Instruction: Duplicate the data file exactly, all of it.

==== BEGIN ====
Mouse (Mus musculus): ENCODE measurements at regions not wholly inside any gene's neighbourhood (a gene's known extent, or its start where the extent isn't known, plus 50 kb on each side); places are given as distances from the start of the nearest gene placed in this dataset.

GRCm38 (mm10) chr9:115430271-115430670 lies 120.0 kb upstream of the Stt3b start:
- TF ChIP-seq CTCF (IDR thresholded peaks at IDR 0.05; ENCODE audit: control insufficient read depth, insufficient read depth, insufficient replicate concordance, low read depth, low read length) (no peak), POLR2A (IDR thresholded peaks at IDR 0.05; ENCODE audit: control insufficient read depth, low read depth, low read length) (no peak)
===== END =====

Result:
Mouse (Mus musculus): ENCODE measurements at regions not wholly inside any gene's neighbourhood (a gene's known extent, or its start where the extent isn't known, plus 50 kb on each side); places are given as distances from the start of the nearest gene placed in this dataset.

GRCm38 (mm10) chr9:115430271-115430670 lies 120.0 kb upstream of the Stt3b start:
- TF ChIP-seq CTCF (IDR thresholded peaks at IDR 0.05; ENCODE audit: control insufficient read depth, insufficient read depth, insufficient replicate concordance, low read depth, low read length) (no peak), POLR2A (IDR thresholded peaks at IDR 0.05; ENCODE audit: control insufficient read depth, low read depth, low read length) (no peak)